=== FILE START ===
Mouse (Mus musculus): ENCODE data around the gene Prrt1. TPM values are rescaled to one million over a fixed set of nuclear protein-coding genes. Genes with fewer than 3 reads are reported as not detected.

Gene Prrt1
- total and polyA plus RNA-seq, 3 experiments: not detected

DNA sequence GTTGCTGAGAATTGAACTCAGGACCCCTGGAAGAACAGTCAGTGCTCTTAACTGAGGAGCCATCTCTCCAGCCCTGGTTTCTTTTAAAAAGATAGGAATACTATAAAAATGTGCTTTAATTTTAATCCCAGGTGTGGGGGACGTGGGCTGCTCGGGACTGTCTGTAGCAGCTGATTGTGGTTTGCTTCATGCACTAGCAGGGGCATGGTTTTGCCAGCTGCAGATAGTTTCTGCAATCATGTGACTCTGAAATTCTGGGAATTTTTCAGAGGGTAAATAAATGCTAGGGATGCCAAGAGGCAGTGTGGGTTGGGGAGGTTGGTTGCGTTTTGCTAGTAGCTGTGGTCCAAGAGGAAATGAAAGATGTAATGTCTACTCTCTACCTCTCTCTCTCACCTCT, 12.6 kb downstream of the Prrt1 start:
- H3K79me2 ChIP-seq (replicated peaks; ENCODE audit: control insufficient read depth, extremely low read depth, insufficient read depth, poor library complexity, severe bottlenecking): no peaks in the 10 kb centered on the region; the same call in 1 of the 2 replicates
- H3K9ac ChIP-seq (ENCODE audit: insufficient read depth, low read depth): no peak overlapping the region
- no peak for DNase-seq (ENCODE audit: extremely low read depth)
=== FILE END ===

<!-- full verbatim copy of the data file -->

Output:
Mouse (Mus musculus): ENCODE data around the gene Prrt1. TPM values are rescaled to one million over a fixed set of nuclear protein-coding genes. Genes with fewer than 3 reads are reported as not detected.

Gene Prrt1
- total and polyA plus RNA-seq, 3 experiments: not detected

DNA sequence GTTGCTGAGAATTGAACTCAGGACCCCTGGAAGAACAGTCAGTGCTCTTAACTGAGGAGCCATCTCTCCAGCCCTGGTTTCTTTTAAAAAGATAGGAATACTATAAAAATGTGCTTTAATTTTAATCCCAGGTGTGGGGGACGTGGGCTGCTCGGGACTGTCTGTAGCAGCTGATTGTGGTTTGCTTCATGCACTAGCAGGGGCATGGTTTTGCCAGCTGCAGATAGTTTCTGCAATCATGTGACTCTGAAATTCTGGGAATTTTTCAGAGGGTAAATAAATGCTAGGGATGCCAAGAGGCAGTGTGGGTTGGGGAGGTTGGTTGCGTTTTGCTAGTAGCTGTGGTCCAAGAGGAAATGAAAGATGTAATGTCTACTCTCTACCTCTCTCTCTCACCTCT, 12.6 kb downstream of the Prrt1 start:
- H3K79me2 ChIP-seq (replicated peaks; ENCODE audit: control insufficient read depth, extremely low read depth, insufficient read depth, poor library complexity, severe bottlenecking): no peaks in the 10 kb centered on the region; the same call in 1 of the 2 replicates
- H3K9ac ChIP-seq (ENCODE audit: insufficient read depth, low read depth): no peak overlapping the region
- no peak for DNase-seq (ENCODE audit: extremely low read depth)